Page Banner

United States Department of Agriculture

Agricultural Research Service

Title: Low Temperature Sem and Molecular Phylogenetics of Three Diploscapter Populations

Authors
item Carta, Lynn
item Skantar, Andrea
item Erbe, Eric

Submitted to: Society of Nematology Abstracts
Publication Type: Abstract Only
Publication Acceptance Date: April 5, 2006
Publication Date: June 1, 2006
Citation: Carta, L.K., Skantar, A.M., Erbe, E.F. 2006. Low temperature SEM and molecular phylogenetics of three Diploscapter populations [abstract]. Journal of Nematology. 38 (2):266

Technical Abstract: Two genetically distinguishable soil populations of Diploscapter cf. lycostoma that lack males are described and compared with a population of Diploscapter coronatus. Low temperature SEM observations showed for the first time lateral lip flaps classically known as laciniae with filopodia-like extensions. These appeared to be independently deformable and either contacted the cuticle of other nematodes, stretched inwardly into the stoma opening, or interdigitated with one another. The face views of lateral stoma walls of D. cf. lycostoma populations are centrally incurved relative to D. coronatus, and internal hamuli margins above the stoma have distinct profiles in the two morphospecies. All populations had enlarged tail annules, and sperm within offset spermathecae. Procorpus length, body width/basal bulb width, gonad lengths, and phasmid position on the tail showed slight differences between the two nominal species. Small subunit (SSU) rDNA parsimony and Bayesian phylogenetic trees failed to demonstrate separation of these two Diploscapter species, and their position relative to Caenorhabditis or Oscheius myriophila (Rhabditidae) was not resolved. However Hsp90 trees resolved Diploscapter independently of a highly supported clade of Caenorhabditis and Oscheius. Intron number in this Hsp90 segment varied from one to five, with the first and fourth intron showing some positional homology across taxa. Diploscapter and parasitic Tylenchida had very similar intron positions. The phylogenetic significance of Hsp90 and its chaperone function for cytoskeletal proteins are briefly discussed.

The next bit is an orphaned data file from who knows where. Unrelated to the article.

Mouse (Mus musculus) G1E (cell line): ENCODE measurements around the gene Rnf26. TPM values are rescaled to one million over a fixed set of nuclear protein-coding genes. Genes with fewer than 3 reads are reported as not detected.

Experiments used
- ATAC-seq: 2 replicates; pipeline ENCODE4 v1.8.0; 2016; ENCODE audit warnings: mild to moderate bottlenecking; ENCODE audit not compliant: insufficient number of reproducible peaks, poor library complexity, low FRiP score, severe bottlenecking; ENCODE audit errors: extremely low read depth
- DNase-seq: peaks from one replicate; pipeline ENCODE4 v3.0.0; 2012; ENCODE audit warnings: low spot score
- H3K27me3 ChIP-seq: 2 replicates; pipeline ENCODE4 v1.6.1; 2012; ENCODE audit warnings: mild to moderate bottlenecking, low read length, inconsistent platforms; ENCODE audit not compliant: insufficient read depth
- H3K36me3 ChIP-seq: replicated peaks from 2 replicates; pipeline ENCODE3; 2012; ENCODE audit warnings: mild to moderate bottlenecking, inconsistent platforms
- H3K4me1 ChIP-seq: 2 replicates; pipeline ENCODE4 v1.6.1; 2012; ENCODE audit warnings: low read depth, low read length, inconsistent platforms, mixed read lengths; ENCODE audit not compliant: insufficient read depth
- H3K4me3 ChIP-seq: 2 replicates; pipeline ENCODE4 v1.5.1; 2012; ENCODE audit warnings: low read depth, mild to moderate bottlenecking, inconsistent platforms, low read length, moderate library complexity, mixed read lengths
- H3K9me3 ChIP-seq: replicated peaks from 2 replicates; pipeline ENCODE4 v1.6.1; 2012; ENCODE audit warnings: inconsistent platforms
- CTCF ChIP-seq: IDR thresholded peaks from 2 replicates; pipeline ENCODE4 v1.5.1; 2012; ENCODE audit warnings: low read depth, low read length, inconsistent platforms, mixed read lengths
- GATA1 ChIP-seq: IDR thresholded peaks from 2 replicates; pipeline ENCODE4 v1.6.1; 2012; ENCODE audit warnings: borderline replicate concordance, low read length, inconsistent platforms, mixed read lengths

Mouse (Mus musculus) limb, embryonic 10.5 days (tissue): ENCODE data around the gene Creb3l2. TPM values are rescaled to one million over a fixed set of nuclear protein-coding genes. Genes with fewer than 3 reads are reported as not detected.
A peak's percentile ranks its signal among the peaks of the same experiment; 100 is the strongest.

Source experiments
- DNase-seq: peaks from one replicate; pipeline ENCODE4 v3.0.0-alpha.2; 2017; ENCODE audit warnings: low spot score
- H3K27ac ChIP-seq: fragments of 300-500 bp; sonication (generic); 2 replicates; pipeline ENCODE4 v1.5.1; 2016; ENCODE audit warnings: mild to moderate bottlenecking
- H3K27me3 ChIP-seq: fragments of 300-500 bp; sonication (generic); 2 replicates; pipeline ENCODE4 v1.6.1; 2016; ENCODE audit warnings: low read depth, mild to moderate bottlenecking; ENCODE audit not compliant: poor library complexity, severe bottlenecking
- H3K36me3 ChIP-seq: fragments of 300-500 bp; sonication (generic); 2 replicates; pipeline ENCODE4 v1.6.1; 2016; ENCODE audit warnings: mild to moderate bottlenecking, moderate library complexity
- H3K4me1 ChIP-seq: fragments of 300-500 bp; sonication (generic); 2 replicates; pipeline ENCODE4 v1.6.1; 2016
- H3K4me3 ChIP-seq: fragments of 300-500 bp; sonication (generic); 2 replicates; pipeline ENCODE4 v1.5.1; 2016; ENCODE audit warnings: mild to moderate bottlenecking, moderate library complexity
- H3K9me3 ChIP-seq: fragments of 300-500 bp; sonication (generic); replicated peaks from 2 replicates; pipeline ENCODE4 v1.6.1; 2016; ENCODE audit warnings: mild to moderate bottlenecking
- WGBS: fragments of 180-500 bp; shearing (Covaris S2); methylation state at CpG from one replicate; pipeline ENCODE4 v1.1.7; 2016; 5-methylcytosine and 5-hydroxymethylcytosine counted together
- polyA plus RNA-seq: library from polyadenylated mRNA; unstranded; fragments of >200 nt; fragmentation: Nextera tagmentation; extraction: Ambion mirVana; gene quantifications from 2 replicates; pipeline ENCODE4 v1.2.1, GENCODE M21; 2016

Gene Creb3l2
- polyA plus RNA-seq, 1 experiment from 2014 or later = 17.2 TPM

Last Modified: 4/23/2014